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4 ½ Steps for Breaking Bad Habits

Are you ready to drop a bad habit (or two)? Are you done with “trying harder” to change something you are doing? There is good news! Researchers have spent a great deal of time looking at what works for breaking bad habits and these are things you can start today.

Breaking Bad Habits Step 1: Clue In

The first step to breaking a bad habit is to clue in—pay attention. Think about what is going on whenever you do the habit. Do you often chew your nails when you are watching TV? Or do you grab a smoke when you need a break from work? Do you reach for junk food when you are too tired to make a meal, or always complain when you are with certain people? These are important clues that help you make a plan and break bad habits.

Keep notes about what is going on, even if the notes are quick jots in your phone. List the habit, the environment (where you are when you do it), what you are feeling, and anything else that you notice. Habits are things we do without thinking, so this new awareness helps you break bad habits.

Breaking Bad Habits Step 2: Set Positive Goals

People tend to think of bad habits as things to stop doing. While this is true, it is more helpful to focus on something positive that relates to changing an action. Instead of saying “I won’t complain” you could say “I will say something I think is good”. Every bad habit can be replaced with a positive statement. This shift in words helps to shift thoughts and feelings, and you feel more control over your situation.

You could make a positive goal of taking a quick run when you need a break from work, instead of grabbing a cigarette. Or have fresh vegetables handy to snack on when you feel tired. Not only will these positive goals help you shift your thinking to what you can do, they are all good, healthy habits to develop so you win both ways.

Breaking Bad Habits Step 3: Make a Plan

After you have paid attention to your bad habits and set positive goals, you can make plans to help you be successful. Think about the situations when you are most likely to do the habit, and plan for what you will do instead. Be sure to include thoughts you will use during your plan.

The simplest plan involves an “if” and a “will”. Planning “If I am watching TV, I will squeeze a stress ball” helps someone stop the bad habit of chewing their nails while watching TV. A more detailed plan can involve choosing different environments, getting involved in new activities where your bad habit is inconvenient, and having reminders about positive goals posted where you can see them.

Always include rewards for success. Your brain has associated your bad habit with something rewarding for a long time—otherwise, it would not be a habit! Now, you need to let your brain know it is good to replace the bad habit. So, when you eat healthy food instead of junk food, reward yourself somehow. Maybe buy yourself some flowers, or indulge in your favorite video game for a while. Whatever you choose, you send a new message to your brain that helps break the reward cycle of the bad habit.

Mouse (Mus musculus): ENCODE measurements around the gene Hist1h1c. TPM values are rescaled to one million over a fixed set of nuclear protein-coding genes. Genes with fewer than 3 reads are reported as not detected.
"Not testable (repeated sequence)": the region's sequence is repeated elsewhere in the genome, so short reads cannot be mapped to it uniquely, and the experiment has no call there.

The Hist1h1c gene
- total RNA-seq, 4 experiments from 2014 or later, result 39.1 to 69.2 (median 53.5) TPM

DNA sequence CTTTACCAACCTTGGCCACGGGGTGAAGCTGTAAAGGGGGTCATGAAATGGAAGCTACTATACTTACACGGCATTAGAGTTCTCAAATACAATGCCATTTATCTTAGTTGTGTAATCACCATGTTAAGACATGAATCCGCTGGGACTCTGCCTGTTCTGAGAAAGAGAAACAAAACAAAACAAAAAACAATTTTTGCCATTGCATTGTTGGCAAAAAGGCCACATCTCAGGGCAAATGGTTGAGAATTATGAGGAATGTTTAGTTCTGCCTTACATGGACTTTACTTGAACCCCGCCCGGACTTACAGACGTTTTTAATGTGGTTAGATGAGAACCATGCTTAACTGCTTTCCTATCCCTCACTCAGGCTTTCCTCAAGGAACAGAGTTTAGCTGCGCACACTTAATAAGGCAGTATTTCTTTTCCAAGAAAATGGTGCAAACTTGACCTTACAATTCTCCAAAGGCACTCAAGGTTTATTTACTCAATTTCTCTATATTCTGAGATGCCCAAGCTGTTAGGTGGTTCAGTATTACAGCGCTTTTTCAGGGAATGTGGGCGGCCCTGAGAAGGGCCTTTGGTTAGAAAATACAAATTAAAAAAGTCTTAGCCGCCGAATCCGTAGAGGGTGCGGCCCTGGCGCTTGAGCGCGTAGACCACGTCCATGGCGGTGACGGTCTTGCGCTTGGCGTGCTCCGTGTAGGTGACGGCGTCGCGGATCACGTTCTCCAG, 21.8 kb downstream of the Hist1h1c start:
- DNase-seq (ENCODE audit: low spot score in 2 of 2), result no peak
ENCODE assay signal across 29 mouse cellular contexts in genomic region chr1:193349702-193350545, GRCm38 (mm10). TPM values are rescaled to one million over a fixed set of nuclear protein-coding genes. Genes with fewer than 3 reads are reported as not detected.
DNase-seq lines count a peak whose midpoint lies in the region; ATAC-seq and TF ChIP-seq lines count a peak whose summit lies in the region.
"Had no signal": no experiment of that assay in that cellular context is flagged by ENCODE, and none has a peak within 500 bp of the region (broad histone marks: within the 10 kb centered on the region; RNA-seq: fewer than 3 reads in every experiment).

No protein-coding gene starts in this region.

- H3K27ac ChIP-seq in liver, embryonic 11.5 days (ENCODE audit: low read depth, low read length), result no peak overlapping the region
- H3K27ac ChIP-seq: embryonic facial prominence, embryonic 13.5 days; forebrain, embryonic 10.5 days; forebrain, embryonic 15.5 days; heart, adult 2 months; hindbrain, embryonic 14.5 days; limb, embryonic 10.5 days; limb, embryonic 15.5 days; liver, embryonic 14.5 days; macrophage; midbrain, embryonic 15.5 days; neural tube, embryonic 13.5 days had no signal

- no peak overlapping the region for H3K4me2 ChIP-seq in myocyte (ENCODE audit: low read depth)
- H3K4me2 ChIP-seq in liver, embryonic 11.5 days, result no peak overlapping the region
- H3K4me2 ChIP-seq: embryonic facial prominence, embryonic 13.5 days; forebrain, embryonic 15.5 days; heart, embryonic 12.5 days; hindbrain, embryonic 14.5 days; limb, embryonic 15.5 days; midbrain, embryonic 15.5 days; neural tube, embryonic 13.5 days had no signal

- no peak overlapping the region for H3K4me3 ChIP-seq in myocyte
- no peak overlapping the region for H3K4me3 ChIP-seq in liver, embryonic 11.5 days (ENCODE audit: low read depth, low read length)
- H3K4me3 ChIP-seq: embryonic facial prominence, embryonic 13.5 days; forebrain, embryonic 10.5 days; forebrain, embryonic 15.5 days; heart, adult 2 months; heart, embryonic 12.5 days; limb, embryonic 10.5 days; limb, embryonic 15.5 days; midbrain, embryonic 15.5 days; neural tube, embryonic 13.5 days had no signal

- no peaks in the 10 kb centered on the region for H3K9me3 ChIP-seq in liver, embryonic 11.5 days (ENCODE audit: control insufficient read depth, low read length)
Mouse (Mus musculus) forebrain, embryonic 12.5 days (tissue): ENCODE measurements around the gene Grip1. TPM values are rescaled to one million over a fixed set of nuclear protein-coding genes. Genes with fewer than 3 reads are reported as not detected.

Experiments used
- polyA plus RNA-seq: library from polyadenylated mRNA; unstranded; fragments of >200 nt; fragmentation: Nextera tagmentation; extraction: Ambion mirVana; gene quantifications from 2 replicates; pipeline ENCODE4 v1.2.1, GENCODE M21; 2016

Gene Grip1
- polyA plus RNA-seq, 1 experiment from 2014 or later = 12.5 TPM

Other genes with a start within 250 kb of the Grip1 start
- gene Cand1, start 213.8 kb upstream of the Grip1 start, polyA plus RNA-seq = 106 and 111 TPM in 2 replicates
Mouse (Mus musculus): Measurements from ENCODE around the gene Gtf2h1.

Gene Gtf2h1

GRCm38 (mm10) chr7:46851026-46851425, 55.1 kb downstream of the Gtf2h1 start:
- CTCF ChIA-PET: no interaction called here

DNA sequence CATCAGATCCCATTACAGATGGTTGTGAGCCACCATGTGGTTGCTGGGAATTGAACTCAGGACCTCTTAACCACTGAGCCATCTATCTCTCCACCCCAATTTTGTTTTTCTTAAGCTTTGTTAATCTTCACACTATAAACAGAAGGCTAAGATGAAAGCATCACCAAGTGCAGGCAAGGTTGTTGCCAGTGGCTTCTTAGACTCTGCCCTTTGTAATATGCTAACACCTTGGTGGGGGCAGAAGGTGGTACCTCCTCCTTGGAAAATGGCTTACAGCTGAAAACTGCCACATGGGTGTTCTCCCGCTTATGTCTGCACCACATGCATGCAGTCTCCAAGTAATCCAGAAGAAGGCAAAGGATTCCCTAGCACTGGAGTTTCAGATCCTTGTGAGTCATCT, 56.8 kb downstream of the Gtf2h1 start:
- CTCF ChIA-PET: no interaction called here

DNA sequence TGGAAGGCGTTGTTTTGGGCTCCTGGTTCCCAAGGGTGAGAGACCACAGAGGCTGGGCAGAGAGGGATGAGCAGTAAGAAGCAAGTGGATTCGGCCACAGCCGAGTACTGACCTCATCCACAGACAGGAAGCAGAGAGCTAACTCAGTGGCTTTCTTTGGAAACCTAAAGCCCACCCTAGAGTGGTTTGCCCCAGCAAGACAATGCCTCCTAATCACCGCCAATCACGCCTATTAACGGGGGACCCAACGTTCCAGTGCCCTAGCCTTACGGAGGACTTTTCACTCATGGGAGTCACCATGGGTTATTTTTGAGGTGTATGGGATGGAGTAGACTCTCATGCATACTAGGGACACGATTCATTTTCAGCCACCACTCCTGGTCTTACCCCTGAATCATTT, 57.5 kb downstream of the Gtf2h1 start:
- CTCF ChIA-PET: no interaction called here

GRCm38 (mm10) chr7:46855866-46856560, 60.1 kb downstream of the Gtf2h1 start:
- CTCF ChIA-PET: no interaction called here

You can also choose to give a consequence for failure, like having a swear jar you put money in every time you swear. Just move on after the consequence and get back to your plan. Beating yourself up and focusing on negative self-talk does not help you break bad habits.

If you have supportive people in your life, include them in your plan. Let them know what you are working on and ask for their support and encouragement. In the beginning, they can also help you become aware when you are doing your bad habit. Think about specific ways they can help you and ask for help.

Breaking Bad Habits Step 4: Set Yourself up for Success

Give yourself the best chance for breaking the bad habit. Remove things that tempt you or trigger the bad habit. Get rid of the junk food, avoid the “smoking spot” at work, turn your phone off at night and leave it in the kitchen. Whatever your bad habit is, make it harder for you to turn to it.

Some experts recommend going on a vacation when you want to break a bad habit. A new environment away from triggers and temptations can kick start your plan and help you break bad habits. If this is not possible or practical, find other ways to change things up so you are not stuck in old unhealthy routines.

Breaking Bad Habits Step 1/2: Focus on What You Want

Think about your life without the bad habit. Visualizing is an excellent practice for changing your thoughts and helping you look forward to getting rid of bad habits. Imagine being able to leave your hands visible because your fingernails look nice and healthy. Think about fun things you can do with the money you used to use to buy cigarettes. Write down what you want and how it feels to have it. And enjoy your new life without old habits!

Would you like to hear more about how you can take control of your life and be happier and healthier? We teach Internal Empowerment—a process of taking control, making good choices, and creating fulfilling relationships. Our students experience positive life-changing results and are doing great things! Read about the Internal Empowerment Program  and enroll today. We cannot wait to connect with you!

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